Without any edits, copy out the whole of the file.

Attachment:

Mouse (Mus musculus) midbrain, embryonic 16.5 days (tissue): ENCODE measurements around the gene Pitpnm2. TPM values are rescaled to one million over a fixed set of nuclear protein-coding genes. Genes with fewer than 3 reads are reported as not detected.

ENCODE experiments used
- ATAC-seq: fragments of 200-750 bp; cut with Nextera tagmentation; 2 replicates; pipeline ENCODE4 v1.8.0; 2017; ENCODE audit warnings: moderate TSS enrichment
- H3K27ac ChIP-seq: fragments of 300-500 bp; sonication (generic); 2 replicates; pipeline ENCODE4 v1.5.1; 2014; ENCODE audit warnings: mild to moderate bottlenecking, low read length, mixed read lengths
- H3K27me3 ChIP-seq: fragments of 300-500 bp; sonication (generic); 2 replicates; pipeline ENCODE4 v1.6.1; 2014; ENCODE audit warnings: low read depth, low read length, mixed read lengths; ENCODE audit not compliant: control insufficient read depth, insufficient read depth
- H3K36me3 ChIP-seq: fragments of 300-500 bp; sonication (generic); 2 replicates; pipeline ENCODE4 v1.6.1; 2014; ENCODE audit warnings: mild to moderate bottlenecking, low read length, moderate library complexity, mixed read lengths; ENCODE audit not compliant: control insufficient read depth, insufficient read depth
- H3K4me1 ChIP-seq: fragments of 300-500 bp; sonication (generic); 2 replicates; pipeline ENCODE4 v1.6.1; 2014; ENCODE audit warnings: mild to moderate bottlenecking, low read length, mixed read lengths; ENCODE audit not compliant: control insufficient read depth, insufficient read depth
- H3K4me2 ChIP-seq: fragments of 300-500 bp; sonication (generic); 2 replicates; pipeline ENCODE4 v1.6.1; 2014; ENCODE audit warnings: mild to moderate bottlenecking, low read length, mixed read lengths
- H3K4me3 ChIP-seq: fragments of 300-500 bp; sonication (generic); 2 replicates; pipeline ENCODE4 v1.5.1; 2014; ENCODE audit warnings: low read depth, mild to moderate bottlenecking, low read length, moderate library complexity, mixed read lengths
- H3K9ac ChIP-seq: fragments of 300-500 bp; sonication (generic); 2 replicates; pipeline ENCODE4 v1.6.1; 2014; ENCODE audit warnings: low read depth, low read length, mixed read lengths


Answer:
Mouse (Mus musculus) midbrain, embryonic 16.5 days (tissue): ENCODE measurements around the gene Pitpnm2. TPM values are rescaled to one million over a fixed set of nuclear protein-coding genes. Genes with fewer than 3 reads are reported as not detected.

ENCODE experiments used
- ATAC-seq: fragments of 200-750 bp; cut with Nextera tagmentation; 2 replicates; pipeline ENCODE4 v1.8.0; 2017; ENCODE audit warnings: moderate TSS enrichment
- H3K27ac ChIP-seq: fragments of 300-500 bp; sonication (generic); 2 replicates; pipeline ENCODE4 v1.5.1; 2014; ENCODE audit warnings: mild to moderate bottlenecking, low read length, mixed read lengths
- H3K27me3 ChIP-seq: fragments of 300-500 bp; sonication (generic); 2 replicates; pipeline ENCODE4 v1.6.1; 2014; ENCODE audit warnings: low read depth, low read length, mixed read lengths; ENCODE audit not compliant: control insufficient read depth, insufficient read depth
- H3K36me3 ChIP-seq: fragments of 300-500 bp; sonication (generic); 2 replicates; pipeline ENCODE4 v1.6.1; 2014; ENCODE audit warnings: mild to moderate bottlenecking, low read length, moderate library complexity, mixed read lengths; ENCODE audit not compliant: control insufficient read depth, insufficient read depth
- H3K4me1 ChIP-seq: fragments of 300-500 bp; sonication (generic); 2 replicates; pipeline ENCODE4 v1.6.1; 2014; ENCODE audit warnings: mild to moderate bottlenecking, low read length, mixed read lengths; ENCODE audit not compliant: control insufficient read depth, insufficient read depth
- H3K4me2 ChIP-seq: fragments of 300-500 bp; sonication (generic); 2 replicates; pipeline ENCODE4 v1.6.1; 2014; ENCODE audit warnings: mild to moderate bottlenecking, low read length, mixed read lengths
- H3K4me3 ChIP-seq: fragments of 300-500 bp; sonication (generic); 2 replicates; pipeline ENCODE4 v1.5.1; 2014; ENCODE audit warnings: low read depth, mild to moderate bottlenecking, low read length, moderate library complexity, mixed read lengths
- H3K9ac ChIP-seq: fragments of 300-500 bp; sonication (generic); 2 replicates; pipeline ENCODE4 v1.6.1; 2014; ENCODE audit warnings: low read depth, low read length, mixed read lengths